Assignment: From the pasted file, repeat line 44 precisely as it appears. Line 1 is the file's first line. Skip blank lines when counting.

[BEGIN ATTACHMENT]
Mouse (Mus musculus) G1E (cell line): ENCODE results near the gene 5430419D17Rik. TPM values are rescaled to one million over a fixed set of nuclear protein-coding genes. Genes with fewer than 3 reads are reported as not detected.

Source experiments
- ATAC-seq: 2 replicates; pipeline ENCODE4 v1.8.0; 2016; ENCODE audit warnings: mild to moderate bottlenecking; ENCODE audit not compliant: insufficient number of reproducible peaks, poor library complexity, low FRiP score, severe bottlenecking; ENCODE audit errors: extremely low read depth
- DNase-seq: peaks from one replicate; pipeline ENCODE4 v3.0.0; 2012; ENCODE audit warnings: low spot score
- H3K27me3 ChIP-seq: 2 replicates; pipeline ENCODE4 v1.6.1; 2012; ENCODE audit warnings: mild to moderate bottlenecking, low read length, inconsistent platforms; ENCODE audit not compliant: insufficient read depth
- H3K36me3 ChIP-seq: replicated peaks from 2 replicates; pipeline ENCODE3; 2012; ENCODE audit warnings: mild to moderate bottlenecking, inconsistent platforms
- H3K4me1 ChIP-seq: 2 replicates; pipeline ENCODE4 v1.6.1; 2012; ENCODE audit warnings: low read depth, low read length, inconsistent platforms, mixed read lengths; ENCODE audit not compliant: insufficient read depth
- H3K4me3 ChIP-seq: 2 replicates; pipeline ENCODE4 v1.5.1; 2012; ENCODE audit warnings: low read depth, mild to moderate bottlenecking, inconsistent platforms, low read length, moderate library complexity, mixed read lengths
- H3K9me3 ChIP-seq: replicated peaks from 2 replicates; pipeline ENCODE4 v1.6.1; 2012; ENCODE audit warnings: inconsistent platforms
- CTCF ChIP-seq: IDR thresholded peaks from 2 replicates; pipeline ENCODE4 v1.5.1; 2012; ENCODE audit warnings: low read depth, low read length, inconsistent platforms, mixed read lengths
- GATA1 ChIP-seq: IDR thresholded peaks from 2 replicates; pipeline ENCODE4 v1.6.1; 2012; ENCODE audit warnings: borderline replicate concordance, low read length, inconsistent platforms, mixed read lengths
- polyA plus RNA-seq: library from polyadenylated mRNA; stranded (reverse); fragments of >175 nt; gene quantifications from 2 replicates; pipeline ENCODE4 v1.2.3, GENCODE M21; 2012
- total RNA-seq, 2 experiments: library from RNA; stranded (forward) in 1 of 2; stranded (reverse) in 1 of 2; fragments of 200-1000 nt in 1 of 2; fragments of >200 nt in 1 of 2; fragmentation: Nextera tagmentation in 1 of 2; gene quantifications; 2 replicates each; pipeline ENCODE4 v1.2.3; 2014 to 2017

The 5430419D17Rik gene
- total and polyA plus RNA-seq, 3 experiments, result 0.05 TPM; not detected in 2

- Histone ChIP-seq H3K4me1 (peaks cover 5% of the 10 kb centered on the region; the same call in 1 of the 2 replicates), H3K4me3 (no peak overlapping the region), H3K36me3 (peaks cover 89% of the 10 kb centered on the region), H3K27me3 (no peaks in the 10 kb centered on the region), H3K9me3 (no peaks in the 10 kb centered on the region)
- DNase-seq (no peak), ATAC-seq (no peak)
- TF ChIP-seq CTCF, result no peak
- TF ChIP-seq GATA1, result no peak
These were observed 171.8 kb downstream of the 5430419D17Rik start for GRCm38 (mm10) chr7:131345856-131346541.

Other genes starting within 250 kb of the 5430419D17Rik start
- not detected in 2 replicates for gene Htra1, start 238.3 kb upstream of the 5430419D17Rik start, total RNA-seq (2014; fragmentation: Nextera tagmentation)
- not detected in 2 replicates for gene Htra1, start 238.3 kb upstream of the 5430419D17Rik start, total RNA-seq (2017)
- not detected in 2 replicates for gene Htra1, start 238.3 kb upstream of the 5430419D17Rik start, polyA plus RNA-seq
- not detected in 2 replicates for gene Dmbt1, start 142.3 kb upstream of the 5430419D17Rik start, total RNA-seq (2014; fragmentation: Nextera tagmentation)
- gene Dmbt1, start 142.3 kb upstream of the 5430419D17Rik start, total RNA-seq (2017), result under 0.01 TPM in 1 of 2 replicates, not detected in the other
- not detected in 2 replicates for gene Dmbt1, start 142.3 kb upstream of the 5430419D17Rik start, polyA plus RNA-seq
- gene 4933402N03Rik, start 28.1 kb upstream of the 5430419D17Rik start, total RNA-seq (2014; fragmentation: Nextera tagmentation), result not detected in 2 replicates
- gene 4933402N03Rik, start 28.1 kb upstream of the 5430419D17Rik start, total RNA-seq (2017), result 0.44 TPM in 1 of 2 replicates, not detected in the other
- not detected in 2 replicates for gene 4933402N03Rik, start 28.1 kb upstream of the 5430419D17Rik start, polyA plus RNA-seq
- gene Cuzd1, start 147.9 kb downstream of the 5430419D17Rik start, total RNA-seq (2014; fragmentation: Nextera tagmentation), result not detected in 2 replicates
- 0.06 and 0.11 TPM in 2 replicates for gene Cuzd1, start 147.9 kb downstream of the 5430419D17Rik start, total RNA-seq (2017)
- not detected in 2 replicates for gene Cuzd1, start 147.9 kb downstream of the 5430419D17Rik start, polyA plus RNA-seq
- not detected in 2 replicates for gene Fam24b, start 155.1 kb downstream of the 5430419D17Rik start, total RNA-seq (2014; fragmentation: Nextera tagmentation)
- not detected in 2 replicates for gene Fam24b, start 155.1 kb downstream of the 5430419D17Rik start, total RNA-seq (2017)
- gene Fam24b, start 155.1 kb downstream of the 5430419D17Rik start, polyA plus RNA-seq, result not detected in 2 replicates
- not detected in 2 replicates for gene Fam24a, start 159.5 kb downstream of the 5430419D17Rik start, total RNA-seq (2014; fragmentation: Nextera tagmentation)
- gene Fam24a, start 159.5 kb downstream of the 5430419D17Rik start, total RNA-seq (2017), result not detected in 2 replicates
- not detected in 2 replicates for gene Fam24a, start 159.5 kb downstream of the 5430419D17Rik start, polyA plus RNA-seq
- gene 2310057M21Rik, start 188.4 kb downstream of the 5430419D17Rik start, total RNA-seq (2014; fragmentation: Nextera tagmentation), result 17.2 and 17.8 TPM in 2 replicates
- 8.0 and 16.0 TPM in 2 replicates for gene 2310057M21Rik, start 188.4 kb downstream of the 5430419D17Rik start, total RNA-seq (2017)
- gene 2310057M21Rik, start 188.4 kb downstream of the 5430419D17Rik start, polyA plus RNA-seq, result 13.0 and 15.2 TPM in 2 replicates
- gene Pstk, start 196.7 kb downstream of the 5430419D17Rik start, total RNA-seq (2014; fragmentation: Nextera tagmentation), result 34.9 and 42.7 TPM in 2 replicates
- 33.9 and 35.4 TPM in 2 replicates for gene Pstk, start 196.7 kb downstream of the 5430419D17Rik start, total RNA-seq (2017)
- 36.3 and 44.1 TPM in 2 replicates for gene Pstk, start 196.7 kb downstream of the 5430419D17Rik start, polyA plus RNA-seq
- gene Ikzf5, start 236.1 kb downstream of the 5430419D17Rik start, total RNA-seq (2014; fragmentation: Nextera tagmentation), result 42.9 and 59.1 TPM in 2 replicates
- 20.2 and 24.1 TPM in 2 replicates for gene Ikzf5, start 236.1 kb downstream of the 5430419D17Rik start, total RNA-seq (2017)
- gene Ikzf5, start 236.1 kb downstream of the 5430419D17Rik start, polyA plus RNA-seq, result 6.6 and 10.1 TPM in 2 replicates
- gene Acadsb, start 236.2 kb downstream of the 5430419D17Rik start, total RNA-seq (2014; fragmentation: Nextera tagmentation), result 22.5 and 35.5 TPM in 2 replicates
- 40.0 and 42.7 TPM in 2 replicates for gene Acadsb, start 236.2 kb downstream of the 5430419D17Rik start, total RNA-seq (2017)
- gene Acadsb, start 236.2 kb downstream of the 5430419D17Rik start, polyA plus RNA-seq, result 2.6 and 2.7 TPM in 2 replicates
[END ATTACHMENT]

- 33.9 and 35.4 TPM in 2 replicates for gene Pstk, start 196.7 kb downstream of the 5430419D17Rik start, total RNA-seq (2017)